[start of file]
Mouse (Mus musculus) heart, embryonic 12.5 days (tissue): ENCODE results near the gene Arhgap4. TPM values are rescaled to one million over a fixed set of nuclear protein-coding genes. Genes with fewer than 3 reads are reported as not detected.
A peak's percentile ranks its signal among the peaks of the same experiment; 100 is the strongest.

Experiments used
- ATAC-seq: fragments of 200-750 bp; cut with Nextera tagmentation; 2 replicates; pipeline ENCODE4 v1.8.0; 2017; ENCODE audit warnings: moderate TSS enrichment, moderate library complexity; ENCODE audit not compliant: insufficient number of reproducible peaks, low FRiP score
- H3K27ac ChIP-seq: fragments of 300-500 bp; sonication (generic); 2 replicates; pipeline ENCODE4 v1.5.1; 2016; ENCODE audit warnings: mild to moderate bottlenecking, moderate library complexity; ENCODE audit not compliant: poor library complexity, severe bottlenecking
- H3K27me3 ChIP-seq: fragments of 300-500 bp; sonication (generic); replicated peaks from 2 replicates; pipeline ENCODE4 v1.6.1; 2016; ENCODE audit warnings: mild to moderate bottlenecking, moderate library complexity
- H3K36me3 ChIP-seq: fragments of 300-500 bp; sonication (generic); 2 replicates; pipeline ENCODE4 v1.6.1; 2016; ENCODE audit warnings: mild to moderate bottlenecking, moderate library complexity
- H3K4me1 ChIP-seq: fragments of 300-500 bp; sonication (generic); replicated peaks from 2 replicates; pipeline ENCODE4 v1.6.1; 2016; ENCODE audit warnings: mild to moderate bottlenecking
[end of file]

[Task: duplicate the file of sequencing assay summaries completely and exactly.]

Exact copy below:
Mouse (Mus musculus) heart, embryonic 12.5 days (tissue): ENCODE results near the gene Arhgap4. TPM values are rescaled to one million over a fixed set of nuclear protein-coding genes. Genes with fewer than 3 reads are reported as not detected.
A peak's percentile ranks its signal among the peaks of the same experiment; 100 is the strongest.

Experiments used
- ATAC-seq: fragments of 200-750 bp; cut with Nextera tagmentation; 2 replicates; pipeline ENCODE4 v1.8.0; 2017; ENCODE audit warnings: moderate TSS enrichment, moderate library complexity; ENCODE audit not compliant: insufficient number of reproducible peaks, low FRiP score
- H3K27ac ChIP-seq: fragments of 300-500 bp; sonication (generic); 2 replicates; pipeline ENCODE4 v1.5.1; 2016; ENCODE audit warnings: mild to moderate bottlenecking, moderate library complexity; ENCODE audit not compliant: poor library complexity, severe bottlenecking
- H3K27me3 ChIP-seq: fragments of 300-500 bp; sonication (generic); replicated peaks from 2 replicates; pipeline ENCODE4 v1.6.1; 2016; ENCODE audit warnings: mild to moderate bottlenecking, moderate library complexity
- H3K36me3 ChIP-seq: fragments of 300-500 bp; sonication (generic); 2 replicates; pipeline ENCODE4 v1.6.1; 2016; ENCODE audit warnings: mild to moderate bottlenecking, moderate library complexity
- H3K4me1 ChIP-seq: fragments of 300-500 bp; sonication (generic); replicated peaks from 2 replicates; pipeline ENCODE4 v1.6.1; 2016; ENCODE audit warnings: mild to moderate bottlenecking